Incidentally, my brother has a movie opening this weekend as well, which I think is one of the great, American art movies ever made. It's a staggering movie. Worth checking out. Really, really brilliant. Matt [Damon] is in it. Gus Van Sant directed it. It's called "Gerry." It's like playing art houses and stuff, but really worth seeing.

I think Kevin's Internet Boy. That would be his superhero. Talkback man! Kevin manages to keep up with every single person who posts on the Internet in the world, about movies, Kevin writes a reply.

Q: "Daredevil" departs from the comics in that the hero lets the guy die near the beginning. How did you feel about that?

BA: That was a real controversial issue. I know that the really hard-core fans, myself included and I think probably even Marvel felt that that was stepping over a line, in a way. We went back and forth on that many, many times.

Ultimately what we decided, and that's the one way that it kind of deviates from the heart of the book. Where Daredevil never killed anybody. He does let Bullseye drop in the comic book and in this one we throw him out the window, and that's very consistent with the comic.

He was not as vengeful as we portrayed him in the beginning, but for the sake of giving the character an arc from letting him go from a guy who's seeking, ultimately, vengeance to a guy who understands the difference between that and justice, and who understands about mercy and compassion, largely through the love of this woman. We kept it in there.

You know, there's part of me that's ambivalent about it, because it is the most significant departure from the tenor and tone of the comic book itself, which is the thing that I wanted to be the most faithful to, but I do think it works in the context of the movie and I think, ultimately, he's not The Punisher. He's not a guy who would just a guy who's a vigilante who shoots bad guys and kills them in the comics. And ultimately that's not where Daredevil ends up. Where Daredevil ends up at the end of this movie is very, very consistent with who he is in the comic.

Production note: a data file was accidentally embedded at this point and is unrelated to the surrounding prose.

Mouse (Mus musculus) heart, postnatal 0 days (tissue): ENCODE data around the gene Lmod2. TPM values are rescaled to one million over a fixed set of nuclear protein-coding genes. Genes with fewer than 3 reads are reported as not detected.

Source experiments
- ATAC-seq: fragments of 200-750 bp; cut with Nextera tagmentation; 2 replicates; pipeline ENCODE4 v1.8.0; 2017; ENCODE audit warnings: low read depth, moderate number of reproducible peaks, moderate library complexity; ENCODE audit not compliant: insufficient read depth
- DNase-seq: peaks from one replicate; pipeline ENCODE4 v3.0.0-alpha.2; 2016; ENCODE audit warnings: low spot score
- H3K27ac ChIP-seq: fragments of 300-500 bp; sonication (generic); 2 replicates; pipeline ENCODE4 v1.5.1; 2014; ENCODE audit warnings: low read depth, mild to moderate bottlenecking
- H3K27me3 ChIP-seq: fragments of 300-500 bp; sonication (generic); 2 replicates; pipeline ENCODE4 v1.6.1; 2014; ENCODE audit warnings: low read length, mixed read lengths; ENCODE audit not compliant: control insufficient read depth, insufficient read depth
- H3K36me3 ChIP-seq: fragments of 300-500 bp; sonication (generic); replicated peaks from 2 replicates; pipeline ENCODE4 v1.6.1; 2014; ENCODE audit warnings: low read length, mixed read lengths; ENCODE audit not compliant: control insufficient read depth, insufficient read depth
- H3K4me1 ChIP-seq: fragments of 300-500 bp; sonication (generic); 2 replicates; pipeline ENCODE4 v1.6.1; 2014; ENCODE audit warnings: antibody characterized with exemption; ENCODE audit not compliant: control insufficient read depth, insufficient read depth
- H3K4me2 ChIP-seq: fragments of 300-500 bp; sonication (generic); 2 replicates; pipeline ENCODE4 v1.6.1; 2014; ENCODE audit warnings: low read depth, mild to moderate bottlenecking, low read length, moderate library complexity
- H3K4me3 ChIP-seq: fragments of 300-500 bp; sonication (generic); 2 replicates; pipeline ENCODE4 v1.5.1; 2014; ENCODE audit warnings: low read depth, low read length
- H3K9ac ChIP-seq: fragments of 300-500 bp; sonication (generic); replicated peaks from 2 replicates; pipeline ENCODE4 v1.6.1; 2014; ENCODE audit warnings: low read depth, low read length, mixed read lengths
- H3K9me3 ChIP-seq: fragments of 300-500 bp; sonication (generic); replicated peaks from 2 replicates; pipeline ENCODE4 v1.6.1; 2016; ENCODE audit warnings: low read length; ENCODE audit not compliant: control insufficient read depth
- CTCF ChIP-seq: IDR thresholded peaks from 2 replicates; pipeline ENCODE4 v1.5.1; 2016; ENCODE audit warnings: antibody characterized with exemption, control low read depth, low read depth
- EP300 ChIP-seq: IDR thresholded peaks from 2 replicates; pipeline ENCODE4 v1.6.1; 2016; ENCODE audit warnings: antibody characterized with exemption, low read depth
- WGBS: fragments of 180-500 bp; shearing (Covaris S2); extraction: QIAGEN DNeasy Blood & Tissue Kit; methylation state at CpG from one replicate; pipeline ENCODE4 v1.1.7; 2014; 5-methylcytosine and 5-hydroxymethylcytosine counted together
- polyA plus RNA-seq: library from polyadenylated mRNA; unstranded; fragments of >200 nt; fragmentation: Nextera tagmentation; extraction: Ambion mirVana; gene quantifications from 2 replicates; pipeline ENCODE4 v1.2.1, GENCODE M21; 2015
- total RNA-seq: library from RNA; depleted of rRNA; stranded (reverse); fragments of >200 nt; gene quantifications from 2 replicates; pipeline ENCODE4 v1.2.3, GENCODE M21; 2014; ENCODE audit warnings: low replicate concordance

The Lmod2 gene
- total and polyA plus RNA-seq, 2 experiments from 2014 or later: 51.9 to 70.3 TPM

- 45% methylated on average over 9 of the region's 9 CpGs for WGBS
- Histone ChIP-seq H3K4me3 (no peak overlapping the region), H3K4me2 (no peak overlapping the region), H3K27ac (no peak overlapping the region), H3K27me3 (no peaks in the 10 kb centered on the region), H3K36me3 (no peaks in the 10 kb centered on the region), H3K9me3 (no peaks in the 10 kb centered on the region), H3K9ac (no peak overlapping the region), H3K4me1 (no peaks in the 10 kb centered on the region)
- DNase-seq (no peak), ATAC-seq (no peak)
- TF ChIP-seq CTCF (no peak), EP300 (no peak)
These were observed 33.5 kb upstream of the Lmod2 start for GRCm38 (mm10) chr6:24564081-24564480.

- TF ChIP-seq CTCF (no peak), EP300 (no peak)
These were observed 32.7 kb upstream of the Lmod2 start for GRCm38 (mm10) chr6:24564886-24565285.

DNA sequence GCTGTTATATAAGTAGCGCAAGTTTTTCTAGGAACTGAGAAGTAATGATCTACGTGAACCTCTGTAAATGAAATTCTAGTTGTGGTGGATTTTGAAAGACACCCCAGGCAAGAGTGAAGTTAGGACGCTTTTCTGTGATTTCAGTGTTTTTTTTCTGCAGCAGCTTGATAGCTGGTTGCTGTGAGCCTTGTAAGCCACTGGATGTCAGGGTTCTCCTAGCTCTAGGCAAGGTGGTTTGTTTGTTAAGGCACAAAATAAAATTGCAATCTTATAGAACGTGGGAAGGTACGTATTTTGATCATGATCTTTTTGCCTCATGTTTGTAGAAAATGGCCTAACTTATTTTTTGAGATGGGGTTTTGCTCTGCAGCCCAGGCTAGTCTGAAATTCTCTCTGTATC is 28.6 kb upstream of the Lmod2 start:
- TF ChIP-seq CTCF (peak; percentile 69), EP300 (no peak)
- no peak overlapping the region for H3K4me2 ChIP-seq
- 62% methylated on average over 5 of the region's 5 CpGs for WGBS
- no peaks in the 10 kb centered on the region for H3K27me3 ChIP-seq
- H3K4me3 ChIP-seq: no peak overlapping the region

Q: Another departure that will upset fans is the use of prescription drugs.

BA: I thought that was emblematic of a way in which this has its own tone.

It's a little grittier, a little bit more realistic and it represents the fact that, in this comic book superhero universe when a guy gets hit, or stabbed, he bleeds and there're consequences to it. Still, as a comic book movie, you have to suspend your disbelief if you were to add up all the injuries the guy takes over course of the movie it's...borderline, right, that you could really kind of keep going.

I think that speaks to the violence issue that there are consequences to violence, that this is not wonton, graphic, random violence without consequence, that it hurts. People suffer. So I supported that and I like that part of the movie.

Q: If you had to give one of your senses, which would it be?

BA: Probably smell.

I have a friend of mine, a guy named Chris Andrian, who I knew when I was a kid, who, in fact, introduced me to "Daredevil" when I was nine years old. I just ran into him again. He e-mailed me, I hadn't seen him in years, "I can't believe this. You're doing 'Daredevil.' It's amazing."

He sort of couldn't fathom it, so he came down and visited me on the set and when he came down and visited me it turned out that he had this very rare, little known condition. I was like, "What's the story with this condition? What do you mean?"

And he said, "Well one of the things is I can't smell anything."